In this this interview, Dr. Carrie Tippen
talks with Carol J. Adams
about two new books: Burger,
from the Object Lessons series by Bloomsbury (2018), and Protest Kitchen,
a cookbook with over 50 vegan recipes and practical daily actions from Conari press. Both books were published in 2018. Audiences probably know Adams best as the author of The Sexual Politics of Meat,
now available in a 25th anniversary edition from Bloomsbury. In Burger,
Adams offers a history of the hamburger as a cultural object, as much a food item as a symbol in American culture. Through the lens of a vegan feminist critique (Adams describes herself as “a heretic to the religion of the burger”), Adams explores the links between the hamburger and American identity through a history of cattle and colonialism, technology and slaughter, gender and marketing, and the “Teflon” burger’s insistence on maintaining its hold even through “Mad Cow” scares and indisputable evidence of environmental crises. Adams concludes by looking toward the future plant-based “Moonshot” burgers which, as Adams argues, have the ability to replace the beef patty as “the unmarked, slaughterless burger” without losing the cultural symbolism of the Burger. Protest Kitchen
is a cookbook that pairs recipes with specific social and environmental problems and describes how those recipes are acts of resistance or steps toward solving that problem. Adams and Messina take on climate change, food justice, and misogyny while offering advice for “cultivating compassion” and self-care as an act of resistance. Together, the two books are an excellent example of the ways that Adams’s work has always spoken easily to both scholars and popular audiences, and the ways that her work is both highly theoretical and remarkably practical.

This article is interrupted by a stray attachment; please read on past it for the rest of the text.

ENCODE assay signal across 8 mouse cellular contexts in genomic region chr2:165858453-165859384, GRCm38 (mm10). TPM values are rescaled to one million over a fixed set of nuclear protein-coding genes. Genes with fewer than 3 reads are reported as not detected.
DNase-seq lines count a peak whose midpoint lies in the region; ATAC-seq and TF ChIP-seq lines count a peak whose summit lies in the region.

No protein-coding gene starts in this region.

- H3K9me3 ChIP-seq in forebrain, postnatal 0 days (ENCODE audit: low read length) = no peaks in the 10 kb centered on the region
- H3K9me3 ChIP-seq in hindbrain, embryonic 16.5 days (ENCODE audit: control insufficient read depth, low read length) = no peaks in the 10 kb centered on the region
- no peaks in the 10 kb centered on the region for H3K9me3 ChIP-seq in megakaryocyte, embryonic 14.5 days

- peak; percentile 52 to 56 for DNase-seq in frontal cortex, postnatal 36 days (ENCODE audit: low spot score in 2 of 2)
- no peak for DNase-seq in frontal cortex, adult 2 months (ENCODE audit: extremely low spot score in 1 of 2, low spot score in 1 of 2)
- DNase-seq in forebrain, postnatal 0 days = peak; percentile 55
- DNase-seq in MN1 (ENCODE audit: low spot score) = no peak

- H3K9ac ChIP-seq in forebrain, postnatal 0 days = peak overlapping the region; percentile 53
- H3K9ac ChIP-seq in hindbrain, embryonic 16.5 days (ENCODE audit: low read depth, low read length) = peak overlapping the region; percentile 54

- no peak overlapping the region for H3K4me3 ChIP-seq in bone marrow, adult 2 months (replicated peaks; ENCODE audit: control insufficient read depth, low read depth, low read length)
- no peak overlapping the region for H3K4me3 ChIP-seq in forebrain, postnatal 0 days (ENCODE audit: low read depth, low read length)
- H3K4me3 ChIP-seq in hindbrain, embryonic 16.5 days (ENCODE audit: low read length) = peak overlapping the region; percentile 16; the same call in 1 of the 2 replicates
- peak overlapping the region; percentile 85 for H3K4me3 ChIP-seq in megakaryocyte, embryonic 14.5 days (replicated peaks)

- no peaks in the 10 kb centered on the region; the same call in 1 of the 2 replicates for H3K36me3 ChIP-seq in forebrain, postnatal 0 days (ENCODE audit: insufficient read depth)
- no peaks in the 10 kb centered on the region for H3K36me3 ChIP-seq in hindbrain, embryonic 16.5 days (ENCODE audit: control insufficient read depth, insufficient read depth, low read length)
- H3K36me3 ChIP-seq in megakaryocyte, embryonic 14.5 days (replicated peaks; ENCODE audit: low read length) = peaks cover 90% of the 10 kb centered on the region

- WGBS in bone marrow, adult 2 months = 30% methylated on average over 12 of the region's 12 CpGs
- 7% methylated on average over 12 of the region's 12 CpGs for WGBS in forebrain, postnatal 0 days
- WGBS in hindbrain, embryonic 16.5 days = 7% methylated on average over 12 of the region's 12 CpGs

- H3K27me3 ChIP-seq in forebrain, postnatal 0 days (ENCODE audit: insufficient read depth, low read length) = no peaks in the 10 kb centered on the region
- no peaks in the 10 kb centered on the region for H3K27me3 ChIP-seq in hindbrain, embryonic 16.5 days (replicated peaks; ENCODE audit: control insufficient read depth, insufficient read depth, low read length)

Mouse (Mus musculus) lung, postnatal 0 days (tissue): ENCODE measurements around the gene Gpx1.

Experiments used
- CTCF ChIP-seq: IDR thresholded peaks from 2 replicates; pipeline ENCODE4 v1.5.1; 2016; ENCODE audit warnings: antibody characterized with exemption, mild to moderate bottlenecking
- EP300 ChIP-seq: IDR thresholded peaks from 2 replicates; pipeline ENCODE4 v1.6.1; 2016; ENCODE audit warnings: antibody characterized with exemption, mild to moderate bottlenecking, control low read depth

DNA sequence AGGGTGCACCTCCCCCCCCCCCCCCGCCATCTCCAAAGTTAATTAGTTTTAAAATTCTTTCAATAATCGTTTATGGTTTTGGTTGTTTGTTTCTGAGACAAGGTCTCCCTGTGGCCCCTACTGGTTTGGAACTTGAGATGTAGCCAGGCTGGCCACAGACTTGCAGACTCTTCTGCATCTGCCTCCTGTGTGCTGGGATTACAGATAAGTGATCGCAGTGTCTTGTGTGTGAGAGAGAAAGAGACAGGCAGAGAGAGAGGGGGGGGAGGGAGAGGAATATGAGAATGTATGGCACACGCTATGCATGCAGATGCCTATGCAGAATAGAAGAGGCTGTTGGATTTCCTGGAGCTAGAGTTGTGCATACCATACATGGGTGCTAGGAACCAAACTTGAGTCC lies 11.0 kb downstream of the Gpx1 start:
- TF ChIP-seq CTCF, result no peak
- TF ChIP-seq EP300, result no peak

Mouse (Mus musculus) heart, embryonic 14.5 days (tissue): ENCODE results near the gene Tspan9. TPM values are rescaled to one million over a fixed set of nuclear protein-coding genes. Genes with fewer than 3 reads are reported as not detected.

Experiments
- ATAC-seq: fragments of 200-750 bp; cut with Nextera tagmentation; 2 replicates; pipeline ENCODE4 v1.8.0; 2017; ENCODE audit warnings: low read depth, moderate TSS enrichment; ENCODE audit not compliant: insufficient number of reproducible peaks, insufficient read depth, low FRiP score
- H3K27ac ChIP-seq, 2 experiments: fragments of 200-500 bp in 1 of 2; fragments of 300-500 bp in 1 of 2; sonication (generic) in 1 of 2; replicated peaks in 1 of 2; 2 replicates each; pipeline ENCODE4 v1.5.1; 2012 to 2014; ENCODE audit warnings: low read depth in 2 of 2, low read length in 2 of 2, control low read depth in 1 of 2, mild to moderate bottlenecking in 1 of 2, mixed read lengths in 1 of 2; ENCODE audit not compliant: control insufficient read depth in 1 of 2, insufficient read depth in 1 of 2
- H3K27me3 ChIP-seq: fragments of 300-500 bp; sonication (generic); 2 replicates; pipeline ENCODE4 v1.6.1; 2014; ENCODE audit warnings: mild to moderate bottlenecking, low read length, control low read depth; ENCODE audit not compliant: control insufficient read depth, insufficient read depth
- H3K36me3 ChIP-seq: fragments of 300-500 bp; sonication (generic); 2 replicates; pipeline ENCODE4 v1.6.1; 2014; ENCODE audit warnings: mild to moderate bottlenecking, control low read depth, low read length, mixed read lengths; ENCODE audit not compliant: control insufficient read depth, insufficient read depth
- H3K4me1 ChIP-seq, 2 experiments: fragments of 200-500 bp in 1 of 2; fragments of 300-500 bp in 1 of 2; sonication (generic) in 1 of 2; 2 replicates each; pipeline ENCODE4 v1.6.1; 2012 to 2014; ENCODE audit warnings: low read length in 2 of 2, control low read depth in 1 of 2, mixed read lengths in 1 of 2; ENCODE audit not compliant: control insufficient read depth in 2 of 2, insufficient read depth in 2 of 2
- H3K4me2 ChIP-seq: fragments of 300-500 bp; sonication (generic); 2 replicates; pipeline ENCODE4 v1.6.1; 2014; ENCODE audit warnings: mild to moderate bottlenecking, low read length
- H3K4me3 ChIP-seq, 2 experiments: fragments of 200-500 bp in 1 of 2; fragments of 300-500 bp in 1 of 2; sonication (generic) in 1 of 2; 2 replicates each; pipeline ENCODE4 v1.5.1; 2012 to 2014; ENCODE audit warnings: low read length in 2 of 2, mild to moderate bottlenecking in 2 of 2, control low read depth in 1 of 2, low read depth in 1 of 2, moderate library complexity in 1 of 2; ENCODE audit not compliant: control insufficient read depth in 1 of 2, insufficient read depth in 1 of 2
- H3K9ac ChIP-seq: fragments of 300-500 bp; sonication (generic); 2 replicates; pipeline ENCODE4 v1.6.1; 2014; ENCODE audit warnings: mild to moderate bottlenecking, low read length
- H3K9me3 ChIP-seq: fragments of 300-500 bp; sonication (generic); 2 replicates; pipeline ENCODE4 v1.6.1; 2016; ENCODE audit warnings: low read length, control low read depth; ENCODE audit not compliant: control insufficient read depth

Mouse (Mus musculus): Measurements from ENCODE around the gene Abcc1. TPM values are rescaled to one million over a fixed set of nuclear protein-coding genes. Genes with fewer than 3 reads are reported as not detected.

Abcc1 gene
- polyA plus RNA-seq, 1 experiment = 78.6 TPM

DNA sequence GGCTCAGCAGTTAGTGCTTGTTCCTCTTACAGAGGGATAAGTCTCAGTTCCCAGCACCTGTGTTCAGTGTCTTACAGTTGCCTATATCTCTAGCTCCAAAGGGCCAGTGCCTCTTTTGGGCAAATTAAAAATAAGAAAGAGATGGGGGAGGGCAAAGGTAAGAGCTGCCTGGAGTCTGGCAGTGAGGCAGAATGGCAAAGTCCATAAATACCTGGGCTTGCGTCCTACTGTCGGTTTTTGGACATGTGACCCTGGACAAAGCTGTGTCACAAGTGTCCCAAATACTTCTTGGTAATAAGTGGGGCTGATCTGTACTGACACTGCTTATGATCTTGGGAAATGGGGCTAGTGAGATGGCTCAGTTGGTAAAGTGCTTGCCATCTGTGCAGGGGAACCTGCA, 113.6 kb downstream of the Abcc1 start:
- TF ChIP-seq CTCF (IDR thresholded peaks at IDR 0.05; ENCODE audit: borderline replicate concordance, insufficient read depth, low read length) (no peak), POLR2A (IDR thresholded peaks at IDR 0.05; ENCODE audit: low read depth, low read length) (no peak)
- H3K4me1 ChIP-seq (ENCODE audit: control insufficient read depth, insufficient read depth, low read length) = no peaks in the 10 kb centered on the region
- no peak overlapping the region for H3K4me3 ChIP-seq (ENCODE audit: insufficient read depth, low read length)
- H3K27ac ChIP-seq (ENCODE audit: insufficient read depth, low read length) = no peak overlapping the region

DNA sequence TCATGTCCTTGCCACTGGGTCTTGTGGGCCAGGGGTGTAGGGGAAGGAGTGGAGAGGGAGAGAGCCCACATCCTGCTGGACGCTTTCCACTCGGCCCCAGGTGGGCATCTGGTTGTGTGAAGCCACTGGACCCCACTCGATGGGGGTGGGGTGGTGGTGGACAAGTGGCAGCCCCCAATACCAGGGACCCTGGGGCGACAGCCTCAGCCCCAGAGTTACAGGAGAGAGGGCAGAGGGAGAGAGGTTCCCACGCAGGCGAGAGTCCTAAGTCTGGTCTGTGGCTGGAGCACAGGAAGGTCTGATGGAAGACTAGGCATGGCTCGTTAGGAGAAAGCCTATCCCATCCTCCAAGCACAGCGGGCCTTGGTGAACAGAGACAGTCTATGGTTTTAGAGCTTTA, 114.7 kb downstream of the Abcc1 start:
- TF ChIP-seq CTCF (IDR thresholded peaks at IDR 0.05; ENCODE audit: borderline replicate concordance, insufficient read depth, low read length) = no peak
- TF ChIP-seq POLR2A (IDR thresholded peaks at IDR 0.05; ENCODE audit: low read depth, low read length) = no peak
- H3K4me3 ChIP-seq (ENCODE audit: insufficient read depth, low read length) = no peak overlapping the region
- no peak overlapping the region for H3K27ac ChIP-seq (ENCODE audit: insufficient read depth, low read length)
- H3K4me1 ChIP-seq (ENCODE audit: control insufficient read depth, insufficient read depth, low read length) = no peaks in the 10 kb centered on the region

Carol J. Adams is a feminist-vegan advocate, activist, and independent scholar. She is the co-editor of several important anthologies, including most recently Ecofeminism: Feminist Intersections with Other Animals and the Earth
(with Lori Gruen). Carol is also the author of books on living as a vegan including Even Vegans Die: A Practical Guide to Caregiving, Acceptance, and Protecting Your Legacy of Compassion,
with co-authors Patti Breitman, and Virginia Messina. Follow Adams on Twitter at _CarolJAdams.
Carrie Helms Tippen is Assistant Professor of English at Chatham University in Pittsburgh, PA, where she teaches courses in American Literature. Her new book, Inventing Authenticity: How Cookbook Writers Redefine Southern Identity
(University of Arkansas Press), examines the rhetorical strategies that writers use to prove the authenticity of their recipes in the narrative headnotes of contemporary cookbooks. Her academic work has been published in
Food and Foodways,
Southern Quarterly, and
Food, Culture, and Society.